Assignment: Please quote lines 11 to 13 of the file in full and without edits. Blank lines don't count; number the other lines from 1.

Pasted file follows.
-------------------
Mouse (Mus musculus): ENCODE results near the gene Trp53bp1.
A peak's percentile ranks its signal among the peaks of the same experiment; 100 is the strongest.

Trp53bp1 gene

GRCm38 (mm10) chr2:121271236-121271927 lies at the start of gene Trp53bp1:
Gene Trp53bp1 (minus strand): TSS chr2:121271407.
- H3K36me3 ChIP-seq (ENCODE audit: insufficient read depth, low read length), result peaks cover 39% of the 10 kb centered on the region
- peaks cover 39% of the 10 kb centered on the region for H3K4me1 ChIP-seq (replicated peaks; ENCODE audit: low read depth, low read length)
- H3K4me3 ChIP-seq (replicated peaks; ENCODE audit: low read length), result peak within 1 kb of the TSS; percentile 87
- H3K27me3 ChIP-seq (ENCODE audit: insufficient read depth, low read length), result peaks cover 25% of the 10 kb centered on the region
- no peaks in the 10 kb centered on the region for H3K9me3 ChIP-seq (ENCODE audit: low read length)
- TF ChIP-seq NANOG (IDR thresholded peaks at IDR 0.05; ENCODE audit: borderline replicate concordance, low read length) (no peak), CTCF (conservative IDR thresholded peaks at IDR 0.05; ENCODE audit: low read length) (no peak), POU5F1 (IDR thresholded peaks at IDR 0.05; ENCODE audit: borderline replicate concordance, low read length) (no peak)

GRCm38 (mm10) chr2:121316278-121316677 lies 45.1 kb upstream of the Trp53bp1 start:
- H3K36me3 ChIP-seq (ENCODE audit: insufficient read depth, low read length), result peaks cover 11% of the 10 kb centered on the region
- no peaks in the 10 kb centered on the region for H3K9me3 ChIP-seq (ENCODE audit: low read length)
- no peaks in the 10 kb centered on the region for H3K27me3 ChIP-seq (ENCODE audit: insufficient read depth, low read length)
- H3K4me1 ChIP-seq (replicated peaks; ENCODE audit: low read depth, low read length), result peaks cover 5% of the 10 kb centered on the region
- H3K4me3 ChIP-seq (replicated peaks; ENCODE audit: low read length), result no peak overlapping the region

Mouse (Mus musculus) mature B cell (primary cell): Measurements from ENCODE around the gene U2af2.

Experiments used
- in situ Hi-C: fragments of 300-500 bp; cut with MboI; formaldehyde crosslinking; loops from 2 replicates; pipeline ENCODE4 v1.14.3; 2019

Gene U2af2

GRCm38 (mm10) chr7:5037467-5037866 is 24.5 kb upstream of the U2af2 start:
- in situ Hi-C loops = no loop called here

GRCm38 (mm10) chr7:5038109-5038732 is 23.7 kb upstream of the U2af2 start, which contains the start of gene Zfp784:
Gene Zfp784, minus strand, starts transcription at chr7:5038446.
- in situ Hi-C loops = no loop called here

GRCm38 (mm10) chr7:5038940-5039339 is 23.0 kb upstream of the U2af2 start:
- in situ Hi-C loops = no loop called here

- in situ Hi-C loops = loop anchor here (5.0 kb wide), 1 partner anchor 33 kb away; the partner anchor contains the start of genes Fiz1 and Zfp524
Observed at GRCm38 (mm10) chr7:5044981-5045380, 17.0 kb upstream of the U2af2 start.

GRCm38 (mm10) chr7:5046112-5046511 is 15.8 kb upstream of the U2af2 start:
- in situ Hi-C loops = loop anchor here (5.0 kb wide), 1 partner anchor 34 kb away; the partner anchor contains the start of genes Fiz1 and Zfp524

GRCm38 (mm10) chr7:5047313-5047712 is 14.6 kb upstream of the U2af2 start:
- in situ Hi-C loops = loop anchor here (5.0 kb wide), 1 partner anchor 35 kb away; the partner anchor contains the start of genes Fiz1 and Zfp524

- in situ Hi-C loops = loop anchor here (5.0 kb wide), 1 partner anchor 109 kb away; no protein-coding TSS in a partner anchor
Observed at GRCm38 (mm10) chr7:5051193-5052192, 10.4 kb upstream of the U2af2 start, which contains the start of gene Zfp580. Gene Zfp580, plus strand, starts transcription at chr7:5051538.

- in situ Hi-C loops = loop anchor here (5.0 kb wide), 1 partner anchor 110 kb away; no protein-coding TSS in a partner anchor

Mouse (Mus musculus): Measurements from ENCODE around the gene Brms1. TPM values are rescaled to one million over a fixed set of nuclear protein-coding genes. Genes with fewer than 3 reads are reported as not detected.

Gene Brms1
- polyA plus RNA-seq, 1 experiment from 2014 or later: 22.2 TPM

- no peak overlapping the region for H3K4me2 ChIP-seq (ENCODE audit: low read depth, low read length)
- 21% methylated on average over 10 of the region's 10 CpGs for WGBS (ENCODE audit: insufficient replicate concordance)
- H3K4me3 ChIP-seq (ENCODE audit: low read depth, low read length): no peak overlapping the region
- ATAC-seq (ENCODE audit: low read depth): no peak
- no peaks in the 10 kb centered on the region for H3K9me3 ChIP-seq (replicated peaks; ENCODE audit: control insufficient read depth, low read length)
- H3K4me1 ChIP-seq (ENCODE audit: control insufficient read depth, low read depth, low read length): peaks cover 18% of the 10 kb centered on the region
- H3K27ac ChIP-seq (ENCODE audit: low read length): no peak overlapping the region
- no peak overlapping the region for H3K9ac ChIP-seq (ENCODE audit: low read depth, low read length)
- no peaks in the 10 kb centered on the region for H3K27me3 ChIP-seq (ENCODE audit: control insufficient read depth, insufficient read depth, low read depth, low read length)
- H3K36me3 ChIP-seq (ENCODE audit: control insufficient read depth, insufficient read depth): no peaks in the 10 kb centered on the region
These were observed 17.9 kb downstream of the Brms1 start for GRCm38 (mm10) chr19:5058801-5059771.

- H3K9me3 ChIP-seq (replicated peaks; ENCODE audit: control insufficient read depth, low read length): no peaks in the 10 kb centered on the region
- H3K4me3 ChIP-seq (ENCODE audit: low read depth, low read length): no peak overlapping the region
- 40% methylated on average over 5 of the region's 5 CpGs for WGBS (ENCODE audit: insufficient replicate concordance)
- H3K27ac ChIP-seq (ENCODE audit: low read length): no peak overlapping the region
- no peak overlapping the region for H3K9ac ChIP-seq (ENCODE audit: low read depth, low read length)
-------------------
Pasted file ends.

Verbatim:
- TF ChIP-seq NANOG (IDR thresholded peaks at IDR 0.05; ENCODE audit: borderline replicate concordance, low read length) (no peak), CTCF (conservative IDR thresholded peaks at IDR 0.05; ENCODE audit: low read length) (no peak), POU5F1 (IDR thresholded peaks at IDR 0.05; ENCODE audit: borderline replicate concordance, low read length) (no peak)

GRCm38 (mm10) chr2:121316278-121316677 lies 45.1 kb upstream of the Trp53bp1 start:
- H3K36me3 ChIP-seq (ENCODE audit: insufficient read depth, low read length), result peaks cover 11% of the 10 kb centered on the region